Then I worked in the grey environment of a National banking chain, my fellow staff were the only thing that got me through the high pressure but mundanity existence, until the day I left to start my life and again enjoy computing by running my own company.

Anyone who has run their own company will know it’s fun, hard work, rewarding but sometimes it doesn’t work out. Unfortunately that’s what happened to me, too many big dreams but not enough experience or money, all at a time when an internet connection cost £1k per month and the internet had not quite taken the imagination of Scotland, with businesses who could not see past the phone and the fax machine into the oncoming internet connected world.

Now, after several different roles for many different organisations, I presently find myself stuck in the horrid grey world of Windows PC hell, in an organisation that has a distrust, dislike and colleagues that have a hate of, anything and everything Apple.

My attempts to escape to somewhere more forward thinking, dynamic and creative, with an Apple slant or at least less of a corporate straight jacket, have so far failed and I wonder if it’s just me?

Or is it?

One of my close colleagues has a repeating cycle of having issues with his personal life, after which he throws himself into his work with a drive, only to return to the realisation that he is bored with IT support. Then I look at the rest of the staff, we have budding musicians & singers throughout, not many of the staff started wanting to be IT support staff, some have even had some fame before falling from grace, only to land here.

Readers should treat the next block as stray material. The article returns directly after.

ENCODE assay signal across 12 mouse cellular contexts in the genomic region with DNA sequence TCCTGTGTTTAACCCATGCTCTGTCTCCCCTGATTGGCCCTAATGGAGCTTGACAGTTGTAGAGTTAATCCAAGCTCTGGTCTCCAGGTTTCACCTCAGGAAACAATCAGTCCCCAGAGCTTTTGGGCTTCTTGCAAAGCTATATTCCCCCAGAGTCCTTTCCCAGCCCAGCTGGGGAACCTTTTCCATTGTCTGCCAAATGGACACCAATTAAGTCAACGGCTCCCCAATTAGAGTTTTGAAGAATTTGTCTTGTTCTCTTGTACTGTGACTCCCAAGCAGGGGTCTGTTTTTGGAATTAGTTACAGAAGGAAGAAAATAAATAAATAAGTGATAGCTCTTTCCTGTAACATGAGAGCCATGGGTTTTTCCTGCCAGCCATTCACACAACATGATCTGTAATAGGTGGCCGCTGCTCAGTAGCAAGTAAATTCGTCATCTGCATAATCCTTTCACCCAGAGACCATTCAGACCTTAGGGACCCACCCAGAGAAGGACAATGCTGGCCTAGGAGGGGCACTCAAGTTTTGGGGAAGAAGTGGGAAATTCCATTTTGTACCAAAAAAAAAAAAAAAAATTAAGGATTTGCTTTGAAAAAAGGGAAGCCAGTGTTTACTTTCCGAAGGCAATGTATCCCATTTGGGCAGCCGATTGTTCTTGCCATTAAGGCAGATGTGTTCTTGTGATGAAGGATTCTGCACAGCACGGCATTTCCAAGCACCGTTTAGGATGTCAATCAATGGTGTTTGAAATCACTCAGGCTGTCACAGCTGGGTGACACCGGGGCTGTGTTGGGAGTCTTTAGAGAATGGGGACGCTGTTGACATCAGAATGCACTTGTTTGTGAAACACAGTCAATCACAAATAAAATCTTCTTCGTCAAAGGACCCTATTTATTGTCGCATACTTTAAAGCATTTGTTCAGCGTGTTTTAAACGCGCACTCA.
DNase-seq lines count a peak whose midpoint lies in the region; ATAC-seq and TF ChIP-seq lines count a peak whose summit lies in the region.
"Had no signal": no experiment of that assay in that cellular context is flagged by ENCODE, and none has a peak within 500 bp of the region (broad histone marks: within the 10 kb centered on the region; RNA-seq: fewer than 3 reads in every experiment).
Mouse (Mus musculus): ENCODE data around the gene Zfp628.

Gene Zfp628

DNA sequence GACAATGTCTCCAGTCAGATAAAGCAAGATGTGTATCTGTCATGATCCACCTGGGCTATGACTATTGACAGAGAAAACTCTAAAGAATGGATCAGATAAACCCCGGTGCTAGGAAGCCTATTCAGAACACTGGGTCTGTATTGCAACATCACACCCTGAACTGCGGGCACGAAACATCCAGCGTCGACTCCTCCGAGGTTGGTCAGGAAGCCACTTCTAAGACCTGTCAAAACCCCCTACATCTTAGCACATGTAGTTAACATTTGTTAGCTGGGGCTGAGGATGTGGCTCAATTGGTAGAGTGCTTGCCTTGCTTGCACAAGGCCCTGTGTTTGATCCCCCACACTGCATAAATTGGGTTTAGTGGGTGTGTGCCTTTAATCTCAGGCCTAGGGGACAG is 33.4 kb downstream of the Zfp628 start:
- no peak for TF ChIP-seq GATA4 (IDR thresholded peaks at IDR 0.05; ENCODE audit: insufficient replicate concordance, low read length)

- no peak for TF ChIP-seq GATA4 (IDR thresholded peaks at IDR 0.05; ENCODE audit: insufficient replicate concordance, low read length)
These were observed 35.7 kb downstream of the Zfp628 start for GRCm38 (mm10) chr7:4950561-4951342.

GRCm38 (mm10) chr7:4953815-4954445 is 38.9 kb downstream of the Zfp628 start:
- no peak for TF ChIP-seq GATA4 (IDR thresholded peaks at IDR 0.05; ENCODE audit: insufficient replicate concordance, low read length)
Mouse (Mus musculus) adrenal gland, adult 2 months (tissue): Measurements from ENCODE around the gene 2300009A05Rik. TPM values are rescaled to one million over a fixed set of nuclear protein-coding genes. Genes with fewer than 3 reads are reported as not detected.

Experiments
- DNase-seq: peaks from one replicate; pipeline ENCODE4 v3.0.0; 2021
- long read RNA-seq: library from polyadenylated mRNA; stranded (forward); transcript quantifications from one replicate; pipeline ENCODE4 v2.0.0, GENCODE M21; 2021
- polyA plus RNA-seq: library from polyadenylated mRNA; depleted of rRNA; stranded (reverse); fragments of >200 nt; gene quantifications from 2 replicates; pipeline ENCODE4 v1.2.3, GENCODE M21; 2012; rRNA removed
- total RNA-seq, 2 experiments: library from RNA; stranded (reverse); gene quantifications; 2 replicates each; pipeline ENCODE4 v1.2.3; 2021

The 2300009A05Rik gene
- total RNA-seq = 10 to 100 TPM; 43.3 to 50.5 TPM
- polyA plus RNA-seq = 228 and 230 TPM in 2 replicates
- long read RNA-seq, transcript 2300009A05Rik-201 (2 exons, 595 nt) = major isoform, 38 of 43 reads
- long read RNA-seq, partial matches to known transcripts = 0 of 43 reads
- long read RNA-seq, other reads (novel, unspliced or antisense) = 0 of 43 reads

Even one of the guys that I went to high school with, has left his IT role with a bank to take up photography in order to pay his bills as he self publishes his novels on Amazon.

Even looking at my dream job, working for Apple in one of their Apple Stores. Apple openly promote that their Apple Store staff are musicians, DJs,
Artists, Photographers and much more besides, no mention of the highly
skilled IT staff that create amazing solutions for business, entertainment venues, bars, clubs etc. Apple, whilst being an amazingly creative organisation producing some astoundingly amazing and beautiful products (and I include the software not just the hardware) do not promote their support staff as being creative with IT in their work role, or maybe I’ve missed something.

So is everyone in IT support really there because they like the job or is it just a stock gap and where are the exciting IT positions, do they exist or are they just the gold at the end of the rainbow that you are always chasing but can never possibly lay your hands on?